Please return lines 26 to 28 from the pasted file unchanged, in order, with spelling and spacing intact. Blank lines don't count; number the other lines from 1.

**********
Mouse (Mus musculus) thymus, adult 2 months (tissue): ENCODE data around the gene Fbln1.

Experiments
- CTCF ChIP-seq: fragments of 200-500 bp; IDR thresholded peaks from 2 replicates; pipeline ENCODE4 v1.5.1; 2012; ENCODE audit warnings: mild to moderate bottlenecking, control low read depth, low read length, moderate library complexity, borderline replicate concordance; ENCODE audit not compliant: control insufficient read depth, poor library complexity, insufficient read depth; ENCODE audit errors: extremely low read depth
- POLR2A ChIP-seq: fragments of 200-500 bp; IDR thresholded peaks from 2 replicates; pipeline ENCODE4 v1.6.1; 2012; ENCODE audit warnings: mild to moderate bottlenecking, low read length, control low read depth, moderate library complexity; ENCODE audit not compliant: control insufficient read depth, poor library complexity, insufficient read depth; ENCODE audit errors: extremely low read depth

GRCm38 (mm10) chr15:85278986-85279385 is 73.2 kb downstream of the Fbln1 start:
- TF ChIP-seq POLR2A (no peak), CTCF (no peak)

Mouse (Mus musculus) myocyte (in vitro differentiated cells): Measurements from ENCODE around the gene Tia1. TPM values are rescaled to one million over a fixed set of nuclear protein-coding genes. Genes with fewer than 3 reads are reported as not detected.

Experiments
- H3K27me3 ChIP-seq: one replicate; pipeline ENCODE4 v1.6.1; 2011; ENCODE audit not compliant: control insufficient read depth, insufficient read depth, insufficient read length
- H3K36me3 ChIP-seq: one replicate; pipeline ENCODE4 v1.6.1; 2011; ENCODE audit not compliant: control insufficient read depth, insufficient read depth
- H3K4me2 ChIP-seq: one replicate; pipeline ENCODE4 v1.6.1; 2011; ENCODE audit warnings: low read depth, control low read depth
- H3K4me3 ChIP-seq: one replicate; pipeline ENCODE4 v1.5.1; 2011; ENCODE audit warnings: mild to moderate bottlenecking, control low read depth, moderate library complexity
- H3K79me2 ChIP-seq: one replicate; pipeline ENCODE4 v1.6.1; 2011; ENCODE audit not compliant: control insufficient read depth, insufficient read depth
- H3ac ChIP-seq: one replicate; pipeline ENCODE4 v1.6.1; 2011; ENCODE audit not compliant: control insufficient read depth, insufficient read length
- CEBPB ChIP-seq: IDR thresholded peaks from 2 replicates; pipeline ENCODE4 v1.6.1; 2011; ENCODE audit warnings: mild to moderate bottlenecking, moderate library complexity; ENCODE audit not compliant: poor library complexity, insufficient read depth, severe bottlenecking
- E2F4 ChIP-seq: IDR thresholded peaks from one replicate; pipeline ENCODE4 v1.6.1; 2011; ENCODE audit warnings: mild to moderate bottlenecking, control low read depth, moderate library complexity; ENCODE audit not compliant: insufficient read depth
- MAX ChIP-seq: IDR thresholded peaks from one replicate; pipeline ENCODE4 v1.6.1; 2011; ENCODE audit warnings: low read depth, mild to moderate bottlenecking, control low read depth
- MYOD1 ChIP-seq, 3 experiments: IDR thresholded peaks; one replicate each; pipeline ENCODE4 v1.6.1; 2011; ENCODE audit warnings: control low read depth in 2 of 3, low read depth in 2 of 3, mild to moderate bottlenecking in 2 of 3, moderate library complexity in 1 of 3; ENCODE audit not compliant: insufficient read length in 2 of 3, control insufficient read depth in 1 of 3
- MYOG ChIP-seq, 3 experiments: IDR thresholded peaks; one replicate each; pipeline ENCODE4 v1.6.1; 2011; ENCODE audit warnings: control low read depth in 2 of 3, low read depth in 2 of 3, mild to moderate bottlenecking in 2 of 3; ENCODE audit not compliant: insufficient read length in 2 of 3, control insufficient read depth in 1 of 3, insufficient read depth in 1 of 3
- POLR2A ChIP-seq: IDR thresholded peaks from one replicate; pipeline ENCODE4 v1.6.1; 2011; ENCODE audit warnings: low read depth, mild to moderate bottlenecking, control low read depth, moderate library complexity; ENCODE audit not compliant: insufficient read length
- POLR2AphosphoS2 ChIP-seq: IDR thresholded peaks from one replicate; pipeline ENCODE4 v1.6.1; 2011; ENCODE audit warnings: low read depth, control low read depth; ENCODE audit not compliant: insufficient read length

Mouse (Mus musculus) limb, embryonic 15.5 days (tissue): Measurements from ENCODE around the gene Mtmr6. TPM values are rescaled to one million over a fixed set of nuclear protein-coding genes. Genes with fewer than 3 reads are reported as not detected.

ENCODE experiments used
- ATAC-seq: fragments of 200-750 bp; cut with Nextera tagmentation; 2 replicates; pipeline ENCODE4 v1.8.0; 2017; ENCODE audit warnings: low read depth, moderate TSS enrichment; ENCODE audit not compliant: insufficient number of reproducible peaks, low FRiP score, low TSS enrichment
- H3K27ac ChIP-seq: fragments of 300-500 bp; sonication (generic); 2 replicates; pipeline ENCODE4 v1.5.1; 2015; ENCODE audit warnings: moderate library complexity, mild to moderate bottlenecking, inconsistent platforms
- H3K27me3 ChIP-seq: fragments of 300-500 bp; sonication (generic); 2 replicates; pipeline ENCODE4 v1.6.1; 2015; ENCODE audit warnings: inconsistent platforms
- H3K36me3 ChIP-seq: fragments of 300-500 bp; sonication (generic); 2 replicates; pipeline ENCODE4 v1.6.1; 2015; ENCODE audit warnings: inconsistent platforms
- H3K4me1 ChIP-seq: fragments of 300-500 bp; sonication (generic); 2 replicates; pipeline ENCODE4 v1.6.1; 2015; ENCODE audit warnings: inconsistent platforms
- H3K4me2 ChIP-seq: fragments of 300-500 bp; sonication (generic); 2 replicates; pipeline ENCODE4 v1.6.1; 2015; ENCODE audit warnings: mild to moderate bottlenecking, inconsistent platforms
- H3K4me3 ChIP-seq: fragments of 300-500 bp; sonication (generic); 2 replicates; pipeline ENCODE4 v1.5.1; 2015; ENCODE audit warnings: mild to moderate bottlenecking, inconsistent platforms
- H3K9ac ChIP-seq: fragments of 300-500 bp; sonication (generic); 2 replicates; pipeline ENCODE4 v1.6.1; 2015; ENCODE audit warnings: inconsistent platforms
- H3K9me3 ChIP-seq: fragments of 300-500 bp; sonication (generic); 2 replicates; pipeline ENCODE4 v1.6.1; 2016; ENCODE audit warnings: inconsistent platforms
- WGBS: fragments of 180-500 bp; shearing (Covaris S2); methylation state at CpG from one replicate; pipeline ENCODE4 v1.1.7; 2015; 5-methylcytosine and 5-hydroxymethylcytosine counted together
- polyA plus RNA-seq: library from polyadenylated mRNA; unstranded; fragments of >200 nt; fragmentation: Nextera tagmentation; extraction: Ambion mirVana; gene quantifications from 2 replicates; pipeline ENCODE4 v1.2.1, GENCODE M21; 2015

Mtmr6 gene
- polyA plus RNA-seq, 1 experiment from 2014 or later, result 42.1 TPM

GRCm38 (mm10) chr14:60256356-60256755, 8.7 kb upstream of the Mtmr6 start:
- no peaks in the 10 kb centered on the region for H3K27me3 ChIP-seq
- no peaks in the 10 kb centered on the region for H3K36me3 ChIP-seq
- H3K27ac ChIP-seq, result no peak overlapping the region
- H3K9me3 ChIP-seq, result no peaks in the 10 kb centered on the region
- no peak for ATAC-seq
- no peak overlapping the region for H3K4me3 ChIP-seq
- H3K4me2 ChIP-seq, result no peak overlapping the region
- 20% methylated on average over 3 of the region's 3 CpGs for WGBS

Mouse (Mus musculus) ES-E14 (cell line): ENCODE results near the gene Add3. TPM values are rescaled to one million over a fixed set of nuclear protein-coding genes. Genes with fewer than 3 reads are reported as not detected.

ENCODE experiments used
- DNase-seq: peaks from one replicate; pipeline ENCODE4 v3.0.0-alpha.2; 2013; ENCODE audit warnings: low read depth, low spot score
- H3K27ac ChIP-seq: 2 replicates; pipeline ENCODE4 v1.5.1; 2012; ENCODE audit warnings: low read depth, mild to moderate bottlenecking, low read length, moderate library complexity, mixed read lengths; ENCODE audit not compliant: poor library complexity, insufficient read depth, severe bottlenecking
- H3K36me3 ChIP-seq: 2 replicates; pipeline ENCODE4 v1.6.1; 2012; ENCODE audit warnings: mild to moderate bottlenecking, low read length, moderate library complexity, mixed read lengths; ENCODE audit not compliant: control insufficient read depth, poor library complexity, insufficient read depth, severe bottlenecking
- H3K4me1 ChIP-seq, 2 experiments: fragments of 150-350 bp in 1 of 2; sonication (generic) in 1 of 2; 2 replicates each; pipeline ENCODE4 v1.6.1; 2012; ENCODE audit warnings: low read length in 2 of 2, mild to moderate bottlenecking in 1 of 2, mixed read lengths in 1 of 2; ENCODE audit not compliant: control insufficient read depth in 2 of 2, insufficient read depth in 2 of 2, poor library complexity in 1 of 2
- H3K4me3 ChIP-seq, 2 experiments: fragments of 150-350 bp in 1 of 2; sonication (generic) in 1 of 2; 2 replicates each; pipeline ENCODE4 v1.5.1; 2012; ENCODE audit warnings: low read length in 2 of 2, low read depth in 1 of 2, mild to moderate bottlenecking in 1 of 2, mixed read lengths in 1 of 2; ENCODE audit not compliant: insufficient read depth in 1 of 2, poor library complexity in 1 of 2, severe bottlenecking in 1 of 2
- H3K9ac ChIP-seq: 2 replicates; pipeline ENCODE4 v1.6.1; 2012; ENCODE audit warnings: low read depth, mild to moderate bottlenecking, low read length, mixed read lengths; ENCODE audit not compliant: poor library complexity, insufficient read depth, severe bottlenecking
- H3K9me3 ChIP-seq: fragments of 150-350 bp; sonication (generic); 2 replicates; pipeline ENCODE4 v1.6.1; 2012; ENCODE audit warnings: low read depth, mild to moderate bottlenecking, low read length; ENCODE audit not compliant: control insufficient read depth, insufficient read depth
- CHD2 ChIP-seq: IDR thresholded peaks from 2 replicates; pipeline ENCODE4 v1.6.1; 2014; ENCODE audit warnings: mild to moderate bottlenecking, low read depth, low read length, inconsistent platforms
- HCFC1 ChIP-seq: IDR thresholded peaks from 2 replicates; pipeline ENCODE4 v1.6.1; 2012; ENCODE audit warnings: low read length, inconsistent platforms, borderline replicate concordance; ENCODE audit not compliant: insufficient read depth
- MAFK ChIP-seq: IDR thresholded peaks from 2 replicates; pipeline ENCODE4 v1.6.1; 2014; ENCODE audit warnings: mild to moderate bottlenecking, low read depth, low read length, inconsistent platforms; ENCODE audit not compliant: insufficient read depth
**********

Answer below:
- H3K27me3 ChIP-seq: fragments of 300-500 bp; sonication (generic); 2 replicates; pipeline ENCODE4 v1.6.1; 2015; ENCODE audit warnings: inconsistent platforms
- H3K36me3 ChIP-seq: fragments of 300-500 bp; sonication (generic); 2 replicates; pipeline ENCODE4 v1.6.1; 2015; ENCODE audit warnings: inconsistent platforms
- H3K4me1 ChIP-seq: fragments of 300-500 bp; sonication (generic); 2 replicates; pipeline ENCODE4 v1.6.1; 2015; ENCODE audit warnings: inconsistent platforms